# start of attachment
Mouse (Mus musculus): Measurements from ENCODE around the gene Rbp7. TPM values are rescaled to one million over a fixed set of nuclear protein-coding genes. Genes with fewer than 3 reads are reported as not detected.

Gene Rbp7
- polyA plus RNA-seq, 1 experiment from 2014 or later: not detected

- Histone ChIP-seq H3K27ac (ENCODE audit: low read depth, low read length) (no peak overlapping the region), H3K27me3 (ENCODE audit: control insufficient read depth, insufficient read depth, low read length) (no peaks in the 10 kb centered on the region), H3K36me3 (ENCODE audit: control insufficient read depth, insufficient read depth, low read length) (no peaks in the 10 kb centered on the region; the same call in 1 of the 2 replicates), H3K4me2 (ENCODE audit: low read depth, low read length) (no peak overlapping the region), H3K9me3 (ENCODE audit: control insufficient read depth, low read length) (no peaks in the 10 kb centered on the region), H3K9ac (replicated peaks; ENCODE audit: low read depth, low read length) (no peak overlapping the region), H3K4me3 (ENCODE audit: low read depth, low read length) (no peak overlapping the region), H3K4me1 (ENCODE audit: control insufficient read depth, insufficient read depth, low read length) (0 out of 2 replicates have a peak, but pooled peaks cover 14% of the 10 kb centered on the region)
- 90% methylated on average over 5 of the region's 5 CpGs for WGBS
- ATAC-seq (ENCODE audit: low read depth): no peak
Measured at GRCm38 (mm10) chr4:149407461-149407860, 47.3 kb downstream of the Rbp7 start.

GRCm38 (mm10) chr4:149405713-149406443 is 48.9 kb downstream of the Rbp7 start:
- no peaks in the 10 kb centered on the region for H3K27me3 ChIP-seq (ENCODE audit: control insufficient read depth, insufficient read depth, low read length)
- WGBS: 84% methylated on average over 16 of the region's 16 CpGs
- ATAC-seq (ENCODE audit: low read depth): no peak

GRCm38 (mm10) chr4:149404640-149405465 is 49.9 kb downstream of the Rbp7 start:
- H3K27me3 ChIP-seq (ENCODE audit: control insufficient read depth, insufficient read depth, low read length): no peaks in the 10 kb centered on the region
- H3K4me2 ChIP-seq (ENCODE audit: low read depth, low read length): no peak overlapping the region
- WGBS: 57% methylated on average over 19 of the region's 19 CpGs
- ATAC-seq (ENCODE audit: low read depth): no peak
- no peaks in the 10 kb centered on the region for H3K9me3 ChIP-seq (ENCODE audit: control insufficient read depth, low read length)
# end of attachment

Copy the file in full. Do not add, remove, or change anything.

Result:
Mouse (Mus musculus): Measurements from ENCODE around the gene Rbp7. TPM values are rescaled to one million over a fixed set of nuclear protein-coding genes. Genes with fewer than 3 reads are reported as not detected.

Gene Rbp7
- polyA plus RNA-seq, 1 experiment from 2014 or later: not detected

- Histone ChIP-seq H3K27ac (ENCODE audit: low read depth, low read length) (no peak overlapping the region), H3K27me3 (ENCODE audit: control insufficient read depth, insufficient read depth, low read length) (no peaks in the 10 kb centered on the region), H3K36me3 (ENCODE audit: control insufficient read depth, insufficient read depth, low read length) (no peaks in the 10 kb centered on the region; the same call in 1 of the 2 replicates), H3K4me2 (ENCODE audit: low read depth, low read length) (no peak overlapping the region), H3K9me3 (ENCODE audit: control insufficient read depth, low read length) (no peaks in the 10 kb centered on the region), H3K9ac (replicated peaks; ENCODE audit: low read depth, low read length) (no peak overlapping the region), H3K4me3 (ENCODE audit: low read depth, low read length) (no peak overlapping the region), H3K4me1 (ENCODE audit: control insufficient read depth, insufficient read depth, low read length) (0 out of 2 replicates have a peak, but pooled peaks cover 14% of the 10 kb centered on the region)
- 90% methylated on average over 5 of the region's 5 CpGs for WGBS
- ATAC-seq (ENCODE audit: low read depth): no peak
Measured at GRCm38 (mm10) chr4:149407461-149407860, 47.3 kb downstream of the Rbp7 start.

GRCm38 (mm10) chr4:149405713-149406443 is 48.9 kb downstream of the Rbp7 start:
- no peaks in the 10 kb centered on the region for H3K27me3 ChIP-seq (ENCODE audit: control insufficient read depth, insufficient read depth, low read length)
- WGBS: 84% methylated on average over 16 of the region's 16 CpGs
- ATAC-seq (ENCODE audit: low read depth): no peak

GRCm38 (mm10) chr4:149404640-149405465 is 49.9 kb downstream of the Rbp7 start:
- H3K27me3 ChIP-seq (ENCODE audit: control insufficient read depth, insufficient read depth, low read length): no peaks in the 10 kb centered on the region
- H3K4me2 ChIP-seq (ENCODE audit: low read depth, low read length): no peak overlapping the region
- WGBS: 57% methylated on average over 19 of the region's 19 CpGs
- ATAC-seq (ENCODE audit: low read depth): no peak
- no peaks in the 10 kb centered on the region for H3K9me3 ChIP-seq (ENCODE audit: control insufficient read depth, low read length)